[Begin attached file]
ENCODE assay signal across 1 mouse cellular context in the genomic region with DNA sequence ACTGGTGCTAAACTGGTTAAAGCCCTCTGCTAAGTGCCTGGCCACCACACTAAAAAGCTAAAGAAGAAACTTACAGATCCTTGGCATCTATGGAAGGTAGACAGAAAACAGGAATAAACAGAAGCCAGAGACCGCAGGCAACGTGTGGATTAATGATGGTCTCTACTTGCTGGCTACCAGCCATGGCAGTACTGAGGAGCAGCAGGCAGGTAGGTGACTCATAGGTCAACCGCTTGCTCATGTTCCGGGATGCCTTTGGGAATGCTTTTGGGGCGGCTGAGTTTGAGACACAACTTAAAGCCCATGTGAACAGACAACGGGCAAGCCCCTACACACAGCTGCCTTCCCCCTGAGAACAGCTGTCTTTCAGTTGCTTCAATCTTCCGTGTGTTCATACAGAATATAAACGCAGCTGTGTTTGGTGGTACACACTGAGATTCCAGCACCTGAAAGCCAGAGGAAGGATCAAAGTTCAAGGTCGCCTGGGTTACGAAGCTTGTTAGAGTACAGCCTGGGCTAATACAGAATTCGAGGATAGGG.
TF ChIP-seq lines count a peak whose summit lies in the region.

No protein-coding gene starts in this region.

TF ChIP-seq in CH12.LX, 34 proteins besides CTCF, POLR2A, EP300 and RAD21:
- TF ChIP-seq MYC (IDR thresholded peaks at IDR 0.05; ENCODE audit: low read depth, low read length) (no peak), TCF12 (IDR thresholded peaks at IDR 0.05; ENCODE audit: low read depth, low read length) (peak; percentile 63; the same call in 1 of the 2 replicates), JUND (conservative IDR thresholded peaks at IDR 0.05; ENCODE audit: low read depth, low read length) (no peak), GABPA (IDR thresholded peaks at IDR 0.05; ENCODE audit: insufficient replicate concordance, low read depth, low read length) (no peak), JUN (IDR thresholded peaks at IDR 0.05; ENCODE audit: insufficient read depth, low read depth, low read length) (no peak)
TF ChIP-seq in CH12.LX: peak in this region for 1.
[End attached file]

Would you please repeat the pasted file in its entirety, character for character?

ENCODE assay signal across 1 mouse cellular context in the genomic region with DNA sequence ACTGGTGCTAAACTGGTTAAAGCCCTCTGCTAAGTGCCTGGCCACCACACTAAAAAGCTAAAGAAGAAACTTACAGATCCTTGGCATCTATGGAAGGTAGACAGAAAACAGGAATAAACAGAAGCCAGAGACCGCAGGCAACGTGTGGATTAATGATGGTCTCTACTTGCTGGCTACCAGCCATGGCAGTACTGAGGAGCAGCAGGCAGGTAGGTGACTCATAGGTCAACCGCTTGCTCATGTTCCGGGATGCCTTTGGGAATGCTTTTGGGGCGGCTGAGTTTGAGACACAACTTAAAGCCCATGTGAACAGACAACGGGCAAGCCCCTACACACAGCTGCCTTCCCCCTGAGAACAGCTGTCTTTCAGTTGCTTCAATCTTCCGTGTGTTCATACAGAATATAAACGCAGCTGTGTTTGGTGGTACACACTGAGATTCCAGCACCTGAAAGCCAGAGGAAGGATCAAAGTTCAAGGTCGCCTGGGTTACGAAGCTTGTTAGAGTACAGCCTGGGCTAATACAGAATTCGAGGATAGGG.
TF ChIP-seq lines count a peak whose summit lies in the region.

No protein-coding gene starts in this region.

TF ChIP-seq in CH12.LX, 34 proteins besides CTCF, POLR2A, EP300 and RAD21:
- TF ChIP-seq MYC (IDR thresholded peaks at IDR 0.05; ENCODE audit: low read depth, low read length) (no peak), TCF12 (IDR thresholded peaks at IDR 0.05; ENCODE audit: low read depth, low read length) (peak; percentile 63; the same call in 1 of the 2 replicates), JUND (conservative IDR thresholded peaks at IDR 0.05; ENCODE audit: low read depth, low read length) (no peak), GABPA (IDR thresholded peaks at IDR 0.05; ENCODE audit: insufficient replicate concordance, low read depth, low read length) (no peak), JUN (IDR thresholded peaks at IDR 0.05; ENCODE audit: insufficient read depth, low read depth, low read length) (no peak)
TF ChIP-seq in CH12.LX: peak in this region for 1.